Blue Ivy wins her first Grammy at age nine. (Courtesy)

Beyonce and Jay Z's daughter Blue Ivy has just won her first ever Grammy award at the tender age of nine. She's one of the recipients of the Best Music Video prize for her starring role in her mum's Brown Skin Girl music video, a song she made with SAINt JHN and WizKid.

The winner was announced ahead of the ceremony, set to be held in Los Angeles tonight and starting at midnight UK time.

Sharing the news on Twitter, the Recording Academy's official account wrote: "Congrats Best Music Video winner - 'BROWN SKIN GIRL' @Beyonce #BlueIvy @wizkidayo Sparkles #GRAMMYs."

The track was part of Beyonce's Lion King album, The Gift, and even includes a verse by Blue, who appears in the video alongside her famous mum.

Blue Ivy just won her first Grammy.

Blue being listed as a featured artist on the track means she's become one of the youngest people ever to win a Grammy.

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She's beaten only by The Peasall Sisters member Leah, who was seven when she recorded their soundtrack for O Brother, Where Art Thou? She was eight when she won a Best Album Grammy alongside her siblings.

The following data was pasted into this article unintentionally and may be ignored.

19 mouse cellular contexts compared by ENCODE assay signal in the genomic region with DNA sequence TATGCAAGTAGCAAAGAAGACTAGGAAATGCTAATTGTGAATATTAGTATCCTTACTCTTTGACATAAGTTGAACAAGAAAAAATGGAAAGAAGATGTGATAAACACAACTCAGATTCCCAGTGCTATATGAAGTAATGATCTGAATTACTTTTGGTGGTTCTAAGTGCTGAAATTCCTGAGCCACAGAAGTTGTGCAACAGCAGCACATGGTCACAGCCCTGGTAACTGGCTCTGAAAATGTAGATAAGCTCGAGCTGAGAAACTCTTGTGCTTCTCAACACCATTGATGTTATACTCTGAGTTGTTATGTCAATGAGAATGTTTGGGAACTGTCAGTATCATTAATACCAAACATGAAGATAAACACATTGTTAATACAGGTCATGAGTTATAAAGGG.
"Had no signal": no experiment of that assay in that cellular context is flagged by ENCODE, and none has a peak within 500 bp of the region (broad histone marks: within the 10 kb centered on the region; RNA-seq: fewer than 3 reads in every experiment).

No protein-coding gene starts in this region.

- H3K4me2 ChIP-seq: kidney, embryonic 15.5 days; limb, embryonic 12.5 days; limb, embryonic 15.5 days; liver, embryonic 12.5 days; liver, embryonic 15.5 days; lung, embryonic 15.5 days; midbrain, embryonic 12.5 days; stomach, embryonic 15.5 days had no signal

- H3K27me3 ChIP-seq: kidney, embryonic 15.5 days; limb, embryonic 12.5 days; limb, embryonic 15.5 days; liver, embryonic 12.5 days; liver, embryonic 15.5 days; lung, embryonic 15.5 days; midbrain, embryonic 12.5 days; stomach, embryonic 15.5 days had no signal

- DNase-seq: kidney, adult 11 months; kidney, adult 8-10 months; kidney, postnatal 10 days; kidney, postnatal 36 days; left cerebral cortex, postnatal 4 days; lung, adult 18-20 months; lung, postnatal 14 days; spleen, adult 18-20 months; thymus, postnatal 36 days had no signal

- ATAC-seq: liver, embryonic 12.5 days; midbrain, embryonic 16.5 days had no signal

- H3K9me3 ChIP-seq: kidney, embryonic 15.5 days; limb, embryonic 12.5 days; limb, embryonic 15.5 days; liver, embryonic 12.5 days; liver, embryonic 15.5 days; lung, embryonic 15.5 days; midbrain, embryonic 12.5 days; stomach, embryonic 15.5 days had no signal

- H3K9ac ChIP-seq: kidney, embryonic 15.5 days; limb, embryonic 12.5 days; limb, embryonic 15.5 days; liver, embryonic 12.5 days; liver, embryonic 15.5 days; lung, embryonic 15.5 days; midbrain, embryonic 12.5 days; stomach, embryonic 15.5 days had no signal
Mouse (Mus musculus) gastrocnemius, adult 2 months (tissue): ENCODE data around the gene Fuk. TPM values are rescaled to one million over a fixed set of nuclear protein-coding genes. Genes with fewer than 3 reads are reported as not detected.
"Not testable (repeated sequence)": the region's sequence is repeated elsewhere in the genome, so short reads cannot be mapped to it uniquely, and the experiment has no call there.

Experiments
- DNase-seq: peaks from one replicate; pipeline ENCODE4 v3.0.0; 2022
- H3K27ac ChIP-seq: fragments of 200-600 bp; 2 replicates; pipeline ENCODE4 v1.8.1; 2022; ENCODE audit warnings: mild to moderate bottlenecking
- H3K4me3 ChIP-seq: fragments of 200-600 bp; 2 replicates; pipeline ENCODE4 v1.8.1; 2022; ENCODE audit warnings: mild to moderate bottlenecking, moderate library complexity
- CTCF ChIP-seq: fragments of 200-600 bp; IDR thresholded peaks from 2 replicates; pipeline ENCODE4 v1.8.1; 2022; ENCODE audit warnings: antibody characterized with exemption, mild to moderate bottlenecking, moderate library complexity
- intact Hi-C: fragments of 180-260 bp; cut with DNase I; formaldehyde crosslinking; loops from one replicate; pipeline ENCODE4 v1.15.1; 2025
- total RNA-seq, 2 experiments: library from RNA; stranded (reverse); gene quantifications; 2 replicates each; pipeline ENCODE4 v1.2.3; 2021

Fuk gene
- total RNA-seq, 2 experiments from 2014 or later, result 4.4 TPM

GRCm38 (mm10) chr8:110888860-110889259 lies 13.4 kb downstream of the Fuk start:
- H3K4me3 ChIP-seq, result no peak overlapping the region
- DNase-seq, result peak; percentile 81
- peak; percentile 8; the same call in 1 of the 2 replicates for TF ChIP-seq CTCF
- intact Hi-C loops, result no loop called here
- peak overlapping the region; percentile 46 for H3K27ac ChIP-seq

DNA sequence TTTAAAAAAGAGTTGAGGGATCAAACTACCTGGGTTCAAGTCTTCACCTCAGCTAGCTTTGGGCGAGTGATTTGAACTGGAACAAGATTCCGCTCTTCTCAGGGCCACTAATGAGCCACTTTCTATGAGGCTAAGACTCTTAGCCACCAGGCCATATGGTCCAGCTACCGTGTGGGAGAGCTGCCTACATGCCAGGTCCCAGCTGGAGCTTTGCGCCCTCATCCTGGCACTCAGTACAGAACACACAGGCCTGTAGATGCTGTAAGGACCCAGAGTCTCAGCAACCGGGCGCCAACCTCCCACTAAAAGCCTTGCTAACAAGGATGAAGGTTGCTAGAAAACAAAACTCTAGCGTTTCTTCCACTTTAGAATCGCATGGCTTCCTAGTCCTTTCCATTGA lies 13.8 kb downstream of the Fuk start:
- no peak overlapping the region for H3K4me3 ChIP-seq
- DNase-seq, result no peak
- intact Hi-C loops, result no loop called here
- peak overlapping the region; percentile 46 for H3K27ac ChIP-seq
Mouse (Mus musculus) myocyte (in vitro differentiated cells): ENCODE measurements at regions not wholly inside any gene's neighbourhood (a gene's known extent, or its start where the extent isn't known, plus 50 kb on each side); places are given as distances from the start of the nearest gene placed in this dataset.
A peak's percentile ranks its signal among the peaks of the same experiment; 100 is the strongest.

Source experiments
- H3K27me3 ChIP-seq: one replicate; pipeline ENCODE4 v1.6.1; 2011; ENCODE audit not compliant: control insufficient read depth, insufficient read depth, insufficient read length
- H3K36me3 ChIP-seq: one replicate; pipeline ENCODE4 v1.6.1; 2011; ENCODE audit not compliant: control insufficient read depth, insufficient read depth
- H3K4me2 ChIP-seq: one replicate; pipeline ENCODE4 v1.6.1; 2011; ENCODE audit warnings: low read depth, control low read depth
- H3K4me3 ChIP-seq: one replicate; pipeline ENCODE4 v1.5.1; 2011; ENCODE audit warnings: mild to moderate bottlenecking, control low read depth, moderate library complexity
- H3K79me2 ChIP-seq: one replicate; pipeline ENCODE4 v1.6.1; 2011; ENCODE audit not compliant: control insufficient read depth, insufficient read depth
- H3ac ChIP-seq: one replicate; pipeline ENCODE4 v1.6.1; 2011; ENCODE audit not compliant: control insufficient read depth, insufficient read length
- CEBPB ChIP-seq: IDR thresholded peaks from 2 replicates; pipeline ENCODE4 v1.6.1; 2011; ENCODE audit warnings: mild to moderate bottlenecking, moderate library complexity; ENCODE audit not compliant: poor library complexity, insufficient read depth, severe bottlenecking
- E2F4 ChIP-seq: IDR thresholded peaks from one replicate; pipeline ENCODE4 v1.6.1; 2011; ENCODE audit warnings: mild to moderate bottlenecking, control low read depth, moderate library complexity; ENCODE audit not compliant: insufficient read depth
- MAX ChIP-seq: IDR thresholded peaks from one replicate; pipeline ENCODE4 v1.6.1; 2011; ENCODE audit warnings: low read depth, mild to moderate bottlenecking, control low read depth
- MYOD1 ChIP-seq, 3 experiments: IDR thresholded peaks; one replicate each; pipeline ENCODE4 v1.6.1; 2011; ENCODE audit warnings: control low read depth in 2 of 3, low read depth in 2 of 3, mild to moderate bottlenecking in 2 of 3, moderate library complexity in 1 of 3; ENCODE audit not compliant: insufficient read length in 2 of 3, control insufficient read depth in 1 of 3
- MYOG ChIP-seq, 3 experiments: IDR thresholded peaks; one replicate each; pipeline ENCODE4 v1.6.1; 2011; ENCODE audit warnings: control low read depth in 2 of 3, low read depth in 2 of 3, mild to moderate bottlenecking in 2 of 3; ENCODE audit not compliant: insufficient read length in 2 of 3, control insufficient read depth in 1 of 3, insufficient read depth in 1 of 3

Beyonce, who also shares twins Rumi and Sir, three, with her rapper husband, is all about supporting her fellow women.

She recently praised Meghan Markle for having the bravery to speak out in her interview with Oprah Winfrey.

After Meghan and Prince Harry's interview aired, Beyonce shared a photo of herself and the Duchess of Sussex hugging at the Lion King premiere in London.

She's only nine and already winning awards.

She wrote: "Thank you Meghan for your courage and leadership. We are all strengthened and inspired by you."

ALSO READ: Beyonce and Jay-Z's daughter Blue Ivy already has one million Spotify listeners

Tonight's Grammy Awards ceremony will include performances from Cardi B, Billie Eilish, Dua Lipa, Harry Styles and Taylor Swift.

Some of the performances have been pre-recorded while others will be shown live with the awards air on television.

The event was previously scheduled to go ahead in January, but it had to be postponed due to a spike in Covid-19 cases in Los Angeles.

Speaking to Variety, first-time Grammy executive producer Ben Winston said: "We've designed a set that you could argue makes it an even more exciting show.

"The performers and nominees are each other's audience, so it's a room of incredible musicians, all safely distanced from each other, and every 45 minutes a new four groups come in and the [previous] four go out."